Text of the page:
How many times have you tossed your drawings into the trash or ripped them in pure frustration just because you didn’t know how to draw eyes quite right?
Don’t worry, we completely understand how you feel.
It is often said that “the eyes have one language everywhere.” This idea suggests that a person’s true emotion can only be seen in their eyes rather than their language. More so than words or body language, eyes are essential to communication, and they are the most expressive part of the face.
For example, people tend to consistently associate narrowed eyes—which enhance our visual discrimination by blocking light and sharpening focus—with emotions related to discrimination, such as disgust and suspicion. In contrast, people linked open eyes—which expand our field of vision—with emotions related to sensitivity, like fear and awe. So, there’s no wonder why drawing them can be such a frustrating task, as they are, as people say, “the windows into the soul”. Anyway! Today, our goal is to help you overcome your paper-tossing habits by giving you some valuable tips that will let you become much better at drawing expressive eyes.
So, without further delay, ready your paper and pencils (or drawing tablet), and let’s get to it!
To create realistic, expressive eyes, most professional artists use:
But if you’re more into cartoonish drawing, you can stick to your 2H pencil, which will work fine.
The first thing to do when you start drawing eyes is to understand the basic eye shapes. Expression in the eyes is shown by the outer shape of the lids, the placement of the irises, how much of the whites of the eyes are visible, and how closed or open the eye is. By exaggerating the shape of angry and sad eyes, you can see how both are triangles but angled differently, with anger being triangles that point inward and sadness being triangles that point outward.
Cartoonish angry eyes (Credits to the author)
Cartoonish sad eyes (Credits to the author)
Even in realistic portraits, that general shape will be present for those expressions, and the eyebrows will reinforce the degree of the emotion by plunging down in the same direction as the eyes for anger or pulling off to the side to mimic the upper line of sad eyes.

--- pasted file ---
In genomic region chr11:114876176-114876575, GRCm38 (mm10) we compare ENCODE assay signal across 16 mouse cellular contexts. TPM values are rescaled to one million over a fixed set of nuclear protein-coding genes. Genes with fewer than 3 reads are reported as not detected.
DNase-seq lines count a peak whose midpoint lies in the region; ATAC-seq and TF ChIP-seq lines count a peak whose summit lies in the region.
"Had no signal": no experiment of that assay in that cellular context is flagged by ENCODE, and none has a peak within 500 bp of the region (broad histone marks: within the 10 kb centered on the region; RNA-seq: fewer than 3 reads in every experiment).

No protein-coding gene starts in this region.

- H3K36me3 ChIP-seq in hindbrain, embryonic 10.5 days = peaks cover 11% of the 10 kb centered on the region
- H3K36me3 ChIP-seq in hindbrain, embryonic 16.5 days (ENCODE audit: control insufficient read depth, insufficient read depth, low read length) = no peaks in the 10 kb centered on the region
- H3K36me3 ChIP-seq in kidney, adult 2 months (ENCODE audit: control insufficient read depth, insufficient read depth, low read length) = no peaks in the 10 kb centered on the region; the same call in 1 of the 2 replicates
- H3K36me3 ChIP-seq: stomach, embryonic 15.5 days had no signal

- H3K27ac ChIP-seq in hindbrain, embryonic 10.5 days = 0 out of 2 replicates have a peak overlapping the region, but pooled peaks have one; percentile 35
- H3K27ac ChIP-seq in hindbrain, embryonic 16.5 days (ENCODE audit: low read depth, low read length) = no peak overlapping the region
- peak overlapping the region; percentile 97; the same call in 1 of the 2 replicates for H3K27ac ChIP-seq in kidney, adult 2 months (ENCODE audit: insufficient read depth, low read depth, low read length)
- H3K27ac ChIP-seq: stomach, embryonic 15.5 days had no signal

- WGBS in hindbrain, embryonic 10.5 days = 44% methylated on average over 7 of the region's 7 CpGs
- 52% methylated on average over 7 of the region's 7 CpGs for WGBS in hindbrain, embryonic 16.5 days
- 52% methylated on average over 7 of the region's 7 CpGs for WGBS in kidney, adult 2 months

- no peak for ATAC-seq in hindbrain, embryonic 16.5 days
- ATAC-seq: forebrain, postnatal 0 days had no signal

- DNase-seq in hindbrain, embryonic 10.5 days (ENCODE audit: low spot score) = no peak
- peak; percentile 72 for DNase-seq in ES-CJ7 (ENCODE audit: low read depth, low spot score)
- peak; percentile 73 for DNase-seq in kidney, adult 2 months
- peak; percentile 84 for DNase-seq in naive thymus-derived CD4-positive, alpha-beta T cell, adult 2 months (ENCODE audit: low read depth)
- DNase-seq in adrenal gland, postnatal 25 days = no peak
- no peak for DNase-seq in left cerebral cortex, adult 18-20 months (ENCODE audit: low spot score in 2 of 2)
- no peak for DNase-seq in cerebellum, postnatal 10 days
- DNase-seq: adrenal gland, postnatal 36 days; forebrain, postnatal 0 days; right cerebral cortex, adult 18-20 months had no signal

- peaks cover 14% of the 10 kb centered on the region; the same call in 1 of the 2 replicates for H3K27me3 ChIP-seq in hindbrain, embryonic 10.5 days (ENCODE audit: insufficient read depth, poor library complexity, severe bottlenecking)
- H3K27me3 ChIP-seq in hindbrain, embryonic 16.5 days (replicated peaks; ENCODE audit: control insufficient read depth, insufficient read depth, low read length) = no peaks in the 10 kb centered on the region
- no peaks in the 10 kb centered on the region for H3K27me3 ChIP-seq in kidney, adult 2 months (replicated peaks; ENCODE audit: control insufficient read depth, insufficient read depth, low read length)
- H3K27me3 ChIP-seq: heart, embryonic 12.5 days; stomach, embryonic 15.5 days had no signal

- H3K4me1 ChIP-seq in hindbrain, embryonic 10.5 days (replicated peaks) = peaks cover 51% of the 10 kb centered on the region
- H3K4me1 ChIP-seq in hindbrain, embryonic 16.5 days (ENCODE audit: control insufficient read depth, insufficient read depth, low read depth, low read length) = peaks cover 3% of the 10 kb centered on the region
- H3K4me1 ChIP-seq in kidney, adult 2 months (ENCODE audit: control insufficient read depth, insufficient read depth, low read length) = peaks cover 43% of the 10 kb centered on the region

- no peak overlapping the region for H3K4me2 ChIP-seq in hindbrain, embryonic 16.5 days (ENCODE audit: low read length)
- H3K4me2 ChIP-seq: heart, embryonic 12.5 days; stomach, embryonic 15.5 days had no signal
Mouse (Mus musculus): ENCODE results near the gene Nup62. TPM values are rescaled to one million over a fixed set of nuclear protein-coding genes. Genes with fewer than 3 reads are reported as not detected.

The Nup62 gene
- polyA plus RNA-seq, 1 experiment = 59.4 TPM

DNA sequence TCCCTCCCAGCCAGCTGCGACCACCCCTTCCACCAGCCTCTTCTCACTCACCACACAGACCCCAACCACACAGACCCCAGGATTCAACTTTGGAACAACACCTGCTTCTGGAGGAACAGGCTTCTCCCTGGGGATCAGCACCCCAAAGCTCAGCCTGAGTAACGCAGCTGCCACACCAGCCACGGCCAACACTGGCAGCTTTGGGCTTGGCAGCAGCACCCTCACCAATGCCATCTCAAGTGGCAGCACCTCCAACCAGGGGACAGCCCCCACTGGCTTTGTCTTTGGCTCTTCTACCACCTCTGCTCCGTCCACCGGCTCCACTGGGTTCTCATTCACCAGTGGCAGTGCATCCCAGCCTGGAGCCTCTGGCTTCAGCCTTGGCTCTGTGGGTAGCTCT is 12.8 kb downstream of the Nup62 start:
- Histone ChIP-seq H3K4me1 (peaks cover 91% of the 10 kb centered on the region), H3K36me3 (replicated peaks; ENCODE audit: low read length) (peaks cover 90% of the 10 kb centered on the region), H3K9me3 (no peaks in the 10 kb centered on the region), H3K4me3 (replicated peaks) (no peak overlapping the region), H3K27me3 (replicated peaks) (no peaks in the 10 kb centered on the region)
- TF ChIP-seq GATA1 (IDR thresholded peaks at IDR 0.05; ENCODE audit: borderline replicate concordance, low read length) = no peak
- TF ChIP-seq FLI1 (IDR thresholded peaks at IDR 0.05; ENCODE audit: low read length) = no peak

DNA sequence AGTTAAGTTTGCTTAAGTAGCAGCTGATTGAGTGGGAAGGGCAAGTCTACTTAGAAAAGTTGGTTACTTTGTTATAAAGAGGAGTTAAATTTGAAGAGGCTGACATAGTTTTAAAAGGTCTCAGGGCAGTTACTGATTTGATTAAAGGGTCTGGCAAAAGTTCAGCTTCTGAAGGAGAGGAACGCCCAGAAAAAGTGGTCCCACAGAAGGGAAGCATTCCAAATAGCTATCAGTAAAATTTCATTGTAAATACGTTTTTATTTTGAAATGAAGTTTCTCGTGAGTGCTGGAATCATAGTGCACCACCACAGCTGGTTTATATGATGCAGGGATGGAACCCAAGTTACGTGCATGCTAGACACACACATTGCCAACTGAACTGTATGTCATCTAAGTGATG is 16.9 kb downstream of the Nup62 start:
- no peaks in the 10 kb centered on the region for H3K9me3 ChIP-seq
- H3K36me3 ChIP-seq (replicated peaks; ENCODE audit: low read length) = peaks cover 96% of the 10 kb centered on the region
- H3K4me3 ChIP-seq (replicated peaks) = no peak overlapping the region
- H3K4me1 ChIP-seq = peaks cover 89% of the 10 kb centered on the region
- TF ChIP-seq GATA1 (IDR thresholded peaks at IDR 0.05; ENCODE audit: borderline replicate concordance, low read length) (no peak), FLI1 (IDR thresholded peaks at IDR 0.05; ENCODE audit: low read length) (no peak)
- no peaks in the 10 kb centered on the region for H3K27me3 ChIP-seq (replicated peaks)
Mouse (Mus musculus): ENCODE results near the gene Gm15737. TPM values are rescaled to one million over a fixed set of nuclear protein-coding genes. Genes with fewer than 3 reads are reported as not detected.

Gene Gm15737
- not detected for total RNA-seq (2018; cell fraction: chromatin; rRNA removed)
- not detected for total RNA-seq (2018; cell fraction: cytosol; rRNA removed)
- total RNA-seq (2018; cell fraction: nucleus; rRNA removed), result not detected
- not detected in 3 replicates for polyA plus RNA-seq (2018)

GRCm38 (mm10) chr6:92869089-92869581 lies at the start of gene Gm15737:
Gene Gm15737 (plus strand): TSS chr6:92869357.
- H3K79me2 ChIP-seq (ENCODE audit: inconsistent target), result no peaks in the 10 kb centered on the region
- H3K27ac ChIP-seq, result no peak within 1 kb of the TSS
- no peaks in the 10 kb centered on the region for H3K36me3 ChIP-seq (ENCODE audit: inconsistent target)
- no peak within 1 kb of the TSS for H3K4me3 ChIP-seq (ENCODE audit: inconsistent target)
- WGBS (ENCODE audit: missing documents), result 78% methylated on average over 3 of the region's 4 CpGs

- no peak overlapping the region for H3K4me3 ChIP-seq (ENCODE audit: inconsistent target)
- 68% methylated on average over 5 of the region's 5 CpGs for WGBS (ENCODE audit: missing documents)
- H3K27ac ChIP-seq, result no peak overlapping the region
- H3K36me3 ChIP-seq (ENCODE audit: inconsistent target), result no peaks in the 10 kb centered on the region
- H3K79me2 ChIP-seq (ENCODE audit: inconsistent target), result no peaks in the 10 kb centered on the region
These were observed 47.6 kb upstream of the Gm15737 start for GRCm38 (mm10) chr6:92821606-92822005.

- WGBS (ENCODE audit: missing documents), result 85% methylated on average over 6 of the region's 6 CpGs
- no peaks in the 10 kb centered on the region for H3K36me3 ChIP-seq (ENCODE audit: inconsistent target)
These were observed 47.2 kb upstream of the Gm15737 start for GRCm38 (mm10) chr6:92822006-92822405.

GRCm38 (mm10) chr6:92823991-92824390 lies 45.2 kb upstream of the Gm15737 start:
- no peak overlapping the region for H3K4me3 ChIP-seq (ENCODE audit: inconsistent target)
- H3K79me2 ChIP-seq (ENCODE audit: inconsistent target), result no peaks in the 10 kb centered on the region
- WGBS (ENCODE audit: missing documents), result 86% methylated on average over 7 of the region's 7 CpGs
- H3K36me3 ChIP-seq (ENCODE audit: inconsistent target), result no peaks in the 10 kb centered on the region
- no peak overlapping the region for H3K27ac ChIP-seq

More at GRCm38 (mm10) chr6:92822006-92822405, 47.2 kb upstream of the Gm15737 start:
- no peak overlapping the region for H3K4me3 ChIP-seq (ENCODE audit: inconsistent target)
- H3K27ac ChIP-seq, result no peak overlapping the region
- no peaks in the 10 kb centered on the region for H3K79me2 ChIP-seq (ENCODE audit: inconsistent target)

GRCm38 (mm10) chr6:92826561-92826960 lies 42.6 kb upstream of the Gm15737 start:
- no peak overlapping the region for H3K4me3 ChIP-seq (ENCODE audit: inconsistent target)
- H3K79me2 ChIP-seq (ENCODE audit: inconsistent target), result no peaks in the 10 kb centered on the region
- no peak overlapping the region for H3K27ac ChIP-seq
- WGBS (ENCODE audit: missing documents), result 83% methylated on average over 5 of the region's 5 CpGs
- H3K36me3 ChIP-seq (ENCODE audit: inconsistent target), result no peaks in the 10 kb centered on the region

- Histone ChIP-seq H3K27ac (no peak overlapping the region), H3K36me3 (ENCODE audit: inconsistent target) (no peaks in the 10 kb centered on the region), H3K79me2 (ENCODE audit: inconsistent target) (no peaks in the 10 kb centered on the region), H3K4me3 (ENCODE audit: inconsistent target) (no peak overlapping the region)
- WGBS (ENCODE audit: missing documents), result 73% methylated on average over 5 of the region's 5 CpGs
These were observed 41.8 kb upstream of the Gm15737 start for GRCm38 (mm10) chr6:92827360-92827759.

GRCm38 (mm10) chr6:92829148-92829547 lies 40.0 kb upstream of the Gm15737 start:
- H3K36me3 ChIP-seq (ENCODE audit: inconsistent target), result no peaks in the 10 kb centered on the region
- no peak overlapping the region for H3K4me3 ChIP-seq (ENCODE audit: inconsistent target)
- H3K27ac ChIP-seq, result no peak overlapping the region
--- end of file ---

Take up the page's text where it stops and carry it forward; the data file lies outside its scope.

Realistic sad eye (art by Wajiha)
Realistic angry eye (Art by Lil-el-art)
Laughing eyes are closed or mostly closed. Wrinkle lines appear at the sides to show how the skin is puckered, and there is a wave in the line of the two lids sealing together to show that the eye is being forcibly closed instead of closed in sleep or boredom. As the corners of the mouth move up to form the laughing expression, the cheeks will also move up and make the eyes close somewhat. In this particular expression, both artists have not drawn the eyes completely closed. It’s up to you how you would like to draw the eyes but remember that when we are laughing our eyes naturally narrow.
Realistic laughing/happy eyes (Art by Yong Chen)
Cartoonish laughing/happy eyes (Credits to the author)
Eyes that are downcast, whether in sadness, boredom, or sleepiness, have relaxed upper lids and just a hint of the iris peeping out at the bottom. The eyelashes curl out to the side, and often, the darkness of the line of lashes is indistinguishable from the tone of the iris. Additional emotions in the different downcast positions are shown in the eyebrows, mouth, and puckers or wrinkles that show if the cheek and forehead muscles are being pulled into sad, bored, or sleepy positions.
Realistic closed eyes (Credits to the author)
Cartoonish closed eyes (Credits to the author)
When a person is experiencing shock, the eyes become wide open to the fullest extent, and the eyebrows and forehead are pulled up as much as is humanly possible.
To draw shocked eyes, start off by drawing the eyebrows raised up on the head. They will be raised so much that you can see a little indication of wrinkles above the left eyebrow. The next thing to do is to open up the eyes. The pupil is going to stay the same size, though some artists choose to shrink the pupil a little bit to heighten the shocked expression.
Realistic shocked eyes (Credits to the author)
Cartoonish shocked eyes (Credits to the author)
A suspicious face doesn’t have big round eyes or open facial expressions. Instead, the eyes get squinty and the mouth crimps shut in one corner. To communicate the squinty eyes, you can do straight lines before dropping the pupils right in below them. If you want to evoke an increased level of suspicion or skepticism, you can also add a raised eyebrow to the expression.
Realistic suspicious eyes (Credits to the author)
Cartoonish suspicious eyes (Credits to the author)
Besides learning how to draw a person and acquiring skills to draw hands, one of the most complex skills many aspiring artists struggle with is learning how to draw eyes. But drawing eyes becomes much easier when you break down the process into several steps. The key is to start from basic shapes, such as the circle, to illustrate the iris and slowly go from there, then think of the expression you want your drawing to have and have a lot of dedication.
As an artist, you need to learn and grow. Remember that if you want to do masterpieces, you must constantly practice every day. In the end, the more often you pick up your pen or pencil, the better you’ll become.
Here at Skillaemia, you can find the perfect courses to be a master at drawing. Check our Digital Illustration course and explode all your potential to be one of the very best illustrators.